Why do this problem?
encourages children to systematise and therefore ask themselves questions. Working on this problem is a great context for exploring the idea of combinations.
Ideally, it would be good if children had a set of the cards to work with in pairs.
You could introduce the activity by asking the children to describe the cards. Many will mention the coloured shapes and the fact that there are two shapes on each card. Encourage them to be more specific in their desciptions by asking them about the "rules" that they think were used to make the cards. They could talk about this in their pairs before sharing ideas with the whole group.
In order to find out whether all the possible combinations are included in the cards, again, allow them some thinking time in pairs first. How are they going to find out? Take a few minutes to discuss their ideas amongst the whole class - this might involve doing some recording, or arranging the cards in a particular way. There is no right way to go about it, but what is important is having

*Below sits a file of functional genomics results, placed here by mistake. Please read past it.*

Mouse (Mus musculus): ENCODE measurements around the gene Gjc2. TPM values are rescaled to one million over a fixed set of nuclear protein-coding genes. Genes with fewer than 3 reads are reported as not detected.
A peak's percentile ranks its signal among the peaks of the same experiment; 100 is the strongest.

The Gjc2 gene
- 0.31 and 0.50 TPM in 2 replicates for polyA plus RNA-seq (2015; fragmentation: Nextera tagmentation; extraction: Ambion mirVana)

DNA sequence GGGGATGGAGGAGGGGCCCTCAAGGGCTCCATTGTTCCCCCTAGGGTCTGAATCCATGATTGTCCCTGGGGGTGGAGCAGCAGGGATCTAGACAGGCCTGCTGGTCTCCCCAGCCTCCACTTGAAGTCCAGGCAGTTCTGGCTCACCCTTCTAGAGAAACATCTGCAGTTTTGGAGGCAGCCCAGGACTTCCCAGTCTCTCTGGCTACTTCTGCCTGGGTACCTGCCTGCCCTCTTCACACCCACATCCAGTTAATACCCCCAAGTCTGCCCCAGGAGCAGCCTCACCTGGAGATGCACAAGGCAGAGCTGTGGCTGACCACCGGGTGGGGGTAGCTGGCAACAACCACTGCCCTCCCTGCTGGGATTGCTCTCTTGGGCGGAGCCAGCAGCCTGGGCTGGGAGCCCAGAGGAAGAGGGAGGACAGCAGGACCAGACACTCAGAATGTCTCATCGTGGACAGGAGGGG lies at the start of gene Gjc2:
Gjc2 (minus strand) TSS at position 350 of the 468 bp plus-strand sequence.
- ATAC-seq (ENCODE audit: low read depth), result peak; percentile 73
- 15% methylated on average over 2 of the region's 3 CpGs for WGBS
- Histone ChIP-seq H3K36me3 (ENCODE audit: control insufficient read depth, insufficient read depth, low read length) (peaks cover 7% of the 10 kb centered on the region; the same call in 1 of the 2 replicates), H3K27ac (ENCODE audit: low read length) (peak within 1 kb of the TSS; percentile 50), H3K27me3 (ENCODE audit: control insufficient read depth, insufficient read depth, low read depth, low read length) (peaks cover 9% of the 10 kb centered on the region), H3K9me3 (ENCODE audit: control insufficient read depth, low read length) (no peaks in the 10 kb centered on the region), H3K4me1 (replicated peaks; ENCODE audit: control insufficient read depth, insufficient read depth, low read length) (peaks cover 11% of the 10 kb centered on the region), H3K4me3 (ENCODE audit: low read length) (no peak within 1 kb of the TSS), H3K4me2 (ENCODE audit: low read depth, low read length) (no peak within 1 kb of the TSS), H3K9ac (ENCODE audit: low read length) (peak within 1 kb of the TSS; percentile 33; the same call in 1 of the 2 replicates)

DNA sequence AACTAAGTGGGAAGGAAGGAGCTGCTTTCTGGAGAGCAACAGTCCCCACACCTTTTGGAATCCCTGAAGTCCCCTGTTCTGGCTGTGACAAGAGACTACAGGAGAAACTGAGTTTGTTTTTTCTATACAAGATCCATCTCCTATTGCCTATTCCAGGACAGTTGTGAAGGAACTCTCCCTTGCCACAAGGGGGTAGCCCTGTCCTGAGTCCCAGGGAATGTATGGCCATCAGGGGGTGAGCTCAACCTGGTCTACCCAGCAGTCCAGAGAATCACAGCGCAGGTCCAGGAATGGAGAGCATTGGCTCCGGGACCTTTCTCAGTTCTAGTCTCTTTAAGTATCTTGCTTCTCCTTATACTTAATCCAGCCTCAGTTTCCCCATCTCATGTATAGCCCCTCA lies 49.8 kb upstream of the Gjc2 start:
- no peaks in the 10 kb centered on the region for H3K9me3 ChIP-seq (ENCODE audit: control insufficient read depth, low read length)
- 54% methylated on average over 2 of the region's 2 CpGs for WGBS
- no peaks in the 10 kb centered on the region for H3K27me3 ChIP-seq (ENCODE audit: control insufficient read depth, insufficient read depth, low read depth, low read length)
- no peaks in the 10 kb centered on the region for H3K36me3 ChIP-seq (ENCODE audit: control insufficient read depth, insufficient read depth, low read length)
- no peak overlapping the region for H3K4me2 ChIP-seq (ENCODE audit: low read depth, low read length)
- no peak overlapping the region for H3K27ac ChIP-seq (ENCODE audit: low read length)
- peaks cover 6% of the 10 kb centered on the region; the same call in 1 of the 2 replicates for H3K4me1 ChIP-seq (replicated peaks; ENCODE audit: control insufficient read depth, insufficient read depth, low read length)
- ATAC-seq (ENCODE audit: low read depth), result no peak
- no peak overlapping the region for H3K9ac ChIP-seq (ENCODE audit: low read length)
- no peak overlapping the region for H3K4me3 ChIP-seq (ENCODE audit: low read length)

a system or order of some kind so that they know there aren't any missing.
Can you arrange the cards in a way that will help you find all the combinations?
Which shapes appear on a card with the yellow square? Are there any that don't appear with the yellow square?
Which shapes appear on a card with the red square ... the blue square ...?
Challenge children to create an equivalent set of cards. You could invite them to use any design they choose, but you could always have a few suggestions up your sleeve, for example three other shapes.
You could only use the cards which have, for example, red and yellow shapes.